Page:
When we speak of documentary photography, in addition to referring to an enormous body of lens-based representations, we mean a system of concepts, practices, institutions, technologies, and modes of receptivity. The term «documentary photography» arose in the early twentieth century, but the idea emerged with the first photographs, and it was grounded in a number of formal and material properties, including the photograph’s realism, its detail and informational qualities, and its indexical connection to its referent, that is, its nature as caused or traced by something real in a specific place and at a particular moment of time. From the beginning, photography seemed like a fundamentally new form of representation, one that usurped some of the representational functions of the traditional visual arts, but which was also less interpretive, and more structurally tied to what appeared to the naked eye. Thus, it was also recognized as providing a new form of visual evidence; a documentation of worldly appearances that was true in ways that painterly representations could never be.
- Documentary portraiture
- Ethnographic and police photography
- Landscape, architecture and war photography
- Chrono-photography and the mass media
- Documentary photography as concept and practice
Quickly documentary grew to be an impulse – a set of expectations governing photographers and audiences alike that helped to produce a thriving set of institutions and industries. Documentary’s first domain was portraiture, which it democratized, opening the practice to more people than ever before. The production and dissemination of one’s image helps cohere the self, increase our sense of uniqueness, importance, and complexity, at the same time as it potentially amplifies our powers in society. Before photography, a portrait was something that indicated a person’s status as part of an elite; it was a religious and aristocratic privilege and, later, a bourgeois one.
Thanks to photography, however, by the 1870s at the latest, the luxury of owning or giving a representation of one’s self was possible for many other classes as well. From the beginning, portraiture’s evidentiary and artistic aspects were distinguished. In comparison to painted portraits, photographic depictions were often held to be mere mirrors, exact and mechanical representations of a sitter’s external appearances that said little about a person’s character or history. It was also recognized, however, that some portraits captured an individual’s likeness, conveying through lighting, costuming, detail, pose, props, and mise-en-scene an impression of who the person truly was. This artistic aspect of the photographic image, the way its appearances signified a supplement of meaning connected to history and tradition, was linked not only to the complex character of the sitter, but also to the abilities of the photographer, whose vision, knowledge of the visual arts, and command of technique were said to bring out the sitter’s inner nature.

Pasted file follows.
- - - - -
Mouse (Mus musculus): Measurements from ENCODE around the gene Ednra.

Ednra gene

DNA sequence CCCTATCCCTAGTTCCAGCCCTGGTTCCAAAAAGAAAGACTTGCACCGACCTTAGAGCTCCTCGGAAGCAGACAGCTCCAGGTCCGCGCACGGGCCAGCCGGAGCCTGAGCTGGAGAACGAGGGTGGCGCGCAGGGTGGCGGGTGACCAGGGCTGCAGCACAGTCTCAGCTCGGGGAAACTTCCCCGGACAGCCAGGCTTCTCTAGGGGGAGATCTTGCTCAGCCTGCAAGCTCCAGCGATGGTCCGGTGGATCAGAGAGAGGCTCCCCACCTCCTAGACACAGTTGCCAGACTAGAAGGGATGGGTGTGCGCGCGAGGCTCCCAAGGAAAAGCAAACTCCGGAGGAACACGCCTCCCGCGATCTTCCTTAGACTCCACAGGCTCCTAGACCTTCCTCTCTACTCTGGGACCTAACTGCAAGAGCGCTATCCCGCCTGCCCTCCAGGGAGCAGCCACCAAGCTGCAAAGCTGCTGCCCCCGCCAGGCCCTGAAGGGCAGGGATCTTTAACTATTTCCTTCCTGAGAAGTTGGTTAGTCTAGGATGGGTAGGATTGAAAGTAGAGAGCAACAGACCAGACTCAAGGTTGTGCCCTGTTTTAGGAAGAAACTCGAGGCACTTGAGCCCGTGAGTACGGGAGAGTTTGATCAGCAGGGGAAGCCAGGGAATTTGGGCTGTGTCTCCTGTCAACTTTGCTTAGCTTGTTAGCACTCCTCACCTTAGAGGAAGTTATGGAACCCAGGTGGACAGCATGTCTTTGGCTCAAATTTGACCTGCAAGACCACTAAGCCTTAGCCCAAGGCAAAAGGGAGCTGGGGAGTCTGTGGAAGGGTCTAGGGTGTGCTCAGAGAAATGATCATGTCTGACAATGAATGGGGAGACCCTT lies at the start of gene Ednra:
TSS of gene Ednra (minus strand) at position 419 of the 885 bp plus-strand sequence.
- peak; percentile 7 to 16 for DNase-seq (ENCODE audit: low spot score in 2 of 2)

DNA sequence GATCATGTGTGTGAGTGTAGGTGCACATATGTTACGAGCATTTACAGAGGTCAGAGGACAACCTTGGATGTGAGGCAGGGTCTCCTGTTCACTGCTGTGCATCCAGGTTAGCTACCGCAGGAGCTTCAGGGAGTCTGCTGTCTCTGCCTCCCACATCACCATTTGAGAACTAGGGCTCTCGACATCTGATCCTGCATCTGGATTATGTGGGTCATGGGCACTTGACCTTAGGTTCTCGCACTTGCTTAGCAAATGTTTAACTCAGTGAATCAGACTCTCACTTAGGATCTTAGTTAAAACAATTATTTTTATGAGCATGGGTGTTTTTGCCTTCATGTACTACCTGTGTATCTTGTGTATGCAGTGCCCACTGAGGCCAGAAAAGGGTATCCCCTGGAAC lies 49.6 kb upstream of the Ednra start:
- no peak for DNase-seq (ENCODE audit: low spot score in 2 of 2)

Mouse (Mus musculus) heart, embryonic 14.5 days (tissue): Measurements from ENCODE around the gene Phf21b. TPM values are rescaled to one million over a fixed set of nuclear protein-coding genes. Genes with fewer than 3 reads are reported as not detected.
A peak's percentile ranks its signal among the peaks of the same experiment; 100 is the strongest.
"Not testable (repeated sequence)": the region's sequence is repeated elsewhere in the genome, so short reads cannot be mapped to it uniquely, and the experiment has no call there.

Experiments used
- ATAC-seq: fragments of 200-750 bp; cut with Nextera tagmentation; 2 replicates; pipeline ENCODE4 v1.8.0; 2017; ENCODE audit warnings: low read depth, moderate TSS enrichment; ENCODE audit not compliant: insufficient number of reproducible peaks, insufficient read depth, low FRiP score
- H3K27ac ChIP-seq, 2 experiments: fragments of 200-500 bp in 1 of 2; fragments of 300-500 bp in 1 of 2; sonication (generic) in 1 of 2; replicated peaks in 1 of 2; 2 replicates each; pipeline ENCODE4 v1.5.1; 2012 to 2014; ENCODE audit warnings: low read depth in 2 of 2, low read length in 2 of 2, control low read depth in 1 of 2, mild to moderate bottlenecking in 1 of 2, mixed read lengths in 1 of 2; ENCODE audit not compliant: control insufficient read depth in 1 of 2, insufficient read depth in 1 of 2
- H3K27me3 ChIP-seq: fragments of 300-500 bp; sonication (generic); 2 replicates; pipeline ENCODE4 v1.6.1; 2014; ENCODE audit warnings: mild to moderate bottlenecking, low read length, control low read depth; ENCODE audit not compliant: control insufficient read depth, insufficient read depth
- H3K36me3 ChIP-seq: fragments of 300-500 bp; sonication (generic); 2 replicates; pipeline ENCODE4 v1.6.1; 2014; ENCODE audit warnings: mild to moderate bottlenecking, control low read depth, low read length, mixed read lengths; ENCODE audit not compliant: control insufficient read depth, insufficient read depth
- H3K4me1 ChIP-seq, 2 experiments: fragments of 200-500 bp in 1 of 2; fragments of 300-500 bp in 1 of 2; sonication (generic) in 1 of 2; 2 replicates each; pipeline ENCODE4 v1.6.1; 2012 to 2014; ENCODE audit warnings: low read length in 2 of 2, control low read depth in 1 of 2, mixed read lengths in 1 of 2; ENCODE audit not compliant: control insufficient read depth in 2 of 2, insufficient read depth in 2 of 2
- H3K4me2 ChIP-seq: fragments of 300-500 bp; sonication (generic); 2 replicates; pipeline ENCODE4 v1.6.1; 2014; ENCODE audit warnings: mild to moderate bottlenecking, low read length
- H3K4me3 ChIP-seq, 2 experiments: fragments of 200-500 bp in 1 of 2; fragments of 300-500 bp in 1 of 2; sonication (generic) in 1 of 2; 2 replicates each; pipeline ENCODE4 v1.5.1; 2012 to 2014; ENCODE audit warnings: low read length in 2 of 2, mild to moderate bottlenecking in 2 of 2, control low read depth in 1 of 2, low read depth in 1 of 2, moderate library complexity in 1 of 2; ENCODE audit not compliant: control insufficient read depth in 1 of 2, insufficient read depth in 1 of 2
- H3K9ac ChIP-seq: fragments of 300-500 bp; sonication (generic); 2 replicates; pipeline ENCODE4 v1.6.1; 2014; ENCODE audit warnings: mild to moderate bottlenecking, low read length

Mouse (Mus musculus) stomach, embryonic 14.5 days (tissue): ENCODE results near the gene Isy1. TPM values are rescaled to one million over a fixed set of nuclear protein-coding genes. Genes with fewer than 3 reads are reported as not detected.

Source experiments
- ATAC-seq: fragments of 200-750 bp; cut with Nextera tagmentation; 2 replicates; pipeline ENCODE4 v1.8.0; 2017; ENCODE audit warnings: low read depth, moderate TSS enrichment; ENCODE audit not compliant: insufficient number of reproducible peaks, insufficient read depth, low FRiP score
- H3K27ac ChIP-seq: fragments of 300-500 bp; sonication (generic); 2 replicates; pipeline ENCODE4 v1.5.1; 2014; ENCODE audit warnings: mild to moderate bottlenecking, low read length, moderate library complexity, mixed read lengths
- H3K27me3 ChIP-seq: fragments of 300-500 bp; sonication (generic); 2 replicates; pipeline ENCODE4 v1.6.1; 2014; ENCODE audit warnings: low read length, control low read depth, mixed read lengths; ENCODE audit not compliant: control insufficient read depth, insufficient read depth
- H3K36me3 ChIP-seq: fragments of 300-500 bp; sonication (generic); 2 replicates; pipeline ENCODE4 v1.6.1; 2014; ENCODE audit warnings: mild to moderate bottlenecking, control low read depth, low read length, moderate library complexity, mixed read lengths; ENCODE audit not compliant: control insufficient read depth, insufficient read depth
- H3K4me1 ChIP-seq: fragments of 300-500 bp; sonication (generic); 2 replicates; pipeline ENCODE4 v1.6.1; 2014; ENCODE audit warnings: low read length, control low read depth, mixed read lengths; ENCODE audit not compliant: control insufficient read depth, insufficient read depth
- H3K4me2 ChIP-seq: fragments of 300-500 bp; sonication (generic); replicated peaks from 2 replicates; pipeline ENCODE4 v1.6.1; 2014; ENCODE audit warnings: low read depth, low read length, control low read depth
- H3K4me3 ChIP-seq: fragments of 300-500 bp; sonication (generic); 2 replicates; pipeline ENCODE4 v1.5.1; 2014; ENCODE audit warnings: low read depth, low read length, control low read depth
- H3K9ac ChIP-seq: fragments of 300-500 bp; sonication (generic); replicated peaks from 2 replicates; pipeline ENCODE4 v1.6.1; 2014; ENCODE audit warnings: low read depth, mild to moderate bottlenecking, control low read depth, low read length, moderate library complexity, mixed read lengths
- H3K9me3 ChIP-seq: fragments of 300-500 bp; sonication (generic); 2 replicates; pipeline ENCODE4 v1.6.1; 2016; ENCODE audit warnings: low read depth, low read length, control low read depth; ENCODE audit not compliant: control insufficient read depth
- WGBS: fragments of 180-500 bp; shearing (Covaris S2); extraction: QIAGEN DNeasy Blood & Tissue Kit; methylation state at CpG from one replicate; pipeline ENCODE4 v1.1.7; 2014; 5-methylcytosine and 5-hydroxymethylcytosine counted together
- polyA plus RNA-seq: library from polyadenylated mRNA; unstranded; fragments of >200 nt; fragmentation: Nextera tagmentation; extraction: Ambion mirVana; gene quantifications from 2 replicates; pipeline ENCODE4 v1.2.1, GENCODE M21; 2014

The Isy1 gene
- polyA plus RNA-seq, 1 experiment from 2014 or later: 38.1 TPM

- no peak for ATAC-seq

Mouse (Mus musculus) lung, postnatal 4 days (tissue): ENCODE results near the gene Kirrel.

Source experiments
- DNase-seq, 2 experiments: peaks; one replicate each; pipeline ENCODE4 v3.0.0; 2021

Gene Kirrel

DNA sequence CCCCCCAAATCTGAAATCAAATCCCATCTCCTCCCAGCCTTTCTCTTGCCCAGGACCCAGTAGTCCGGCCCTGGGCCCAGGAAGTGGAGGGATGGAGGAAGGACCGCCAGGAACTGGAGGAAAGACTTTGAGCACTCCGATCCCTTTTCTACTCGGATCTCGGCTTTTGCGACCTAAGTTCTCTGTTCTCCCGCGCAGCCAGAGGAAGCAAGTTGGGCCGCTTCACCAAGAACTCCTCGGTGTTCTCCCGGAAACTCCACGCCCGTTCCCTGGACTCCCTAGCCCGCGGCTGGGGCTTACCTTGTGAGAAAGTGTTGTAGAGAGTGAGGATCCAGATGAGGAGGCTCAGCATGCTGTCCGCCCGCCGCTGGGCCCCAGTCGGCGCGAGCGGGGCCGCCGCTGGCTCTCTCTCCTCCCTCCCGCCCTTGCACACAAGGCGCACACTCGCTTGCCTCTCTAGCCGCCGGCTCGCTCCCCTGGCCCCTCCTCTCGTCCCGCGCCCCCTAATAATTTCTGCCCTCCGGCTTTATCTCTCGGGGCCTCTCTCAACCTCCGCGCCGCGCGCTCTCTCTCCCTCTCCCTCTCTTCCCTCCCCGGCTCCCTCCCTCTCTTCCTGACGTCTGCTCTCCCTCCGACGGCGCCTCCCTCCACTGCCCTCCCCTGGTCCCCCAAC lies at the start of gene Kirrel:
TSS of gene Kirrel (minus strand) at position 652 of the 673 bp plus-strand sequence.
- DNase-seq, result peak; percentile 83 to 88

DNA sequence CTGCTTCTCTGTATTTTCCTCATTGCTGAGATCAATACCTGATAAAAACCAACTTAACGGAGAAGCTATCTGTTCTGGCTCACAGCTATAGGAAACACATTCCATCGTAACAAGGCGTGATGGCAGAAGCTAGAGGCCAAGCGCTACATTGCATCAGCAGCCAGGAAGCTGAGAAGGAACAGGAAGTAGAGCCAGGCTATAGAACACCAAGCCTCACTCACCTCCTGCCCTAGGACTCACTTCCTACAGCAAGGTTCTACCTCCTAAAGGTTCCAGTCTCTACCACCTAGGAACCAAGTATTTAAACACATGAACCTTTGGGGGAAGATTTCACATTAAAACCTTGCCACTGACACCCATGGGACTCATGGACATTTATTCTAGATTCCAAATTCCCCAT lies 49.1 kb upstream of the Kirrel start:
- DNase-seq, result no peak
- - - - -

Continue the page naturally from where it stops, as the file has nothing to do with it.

Ethnographic and Police Photography
Portraiture’s production and reception as a document grew with the rise of ethnographic photography in the second half of the nineteenth century. Serving the growing interest in industrial societies of the United States and Europe for information about the world and the historical past, photographers created images of people from Africa, the Middle East, and Asia-as well as from less developed parts of Europe and North America. These portraits were primarily created and understood as representing different racial, social, and economic types. The individual was not important, but rather the convention or social practice that he or she represented. Photographic appearances were supposed to reveal a more common trait or group identity, and thus photographers often staged their subjects through positioning, props, and wardrobe. Because they believed they knew what they were looking at, the majority of photographic operators had no qualms about using artifice to bring out the sitter’s “essential” characteristics. Although treated as evidence, ethnographic portraiture thus actually helped to produce and promulgate falsehoods and stereotypes, a contradiction that haunts documentary photography.
With the development of police photography, on the other hand, the documentary portrait became instrumentalized, a means of identification and control. First incorporated by Alphonse Bertillon (1853-1914) into a searchable archive in the 1880s, the photographic visage was combined with other forms of evidence, such as text and measurements, crime scene photographs, and (later) fingerprints. Unlike ethnographic portraiture, the “mug shot” did not represent a type or convention; instead, it was produced and used as a means of referring to the world and apprehending individuals. Emphasizing a person’s particular appearances as opposed to what they represented, it required a huge systematic organization in order to function. Here, within a larger apparatus of texts, filing cabinets, living individuals, and institutions actively using it, the documentary photograph came into its own as evidence, as a legal record that could prove a fact or authenticate a state of affairs.
Landscape, Architecture and War Photography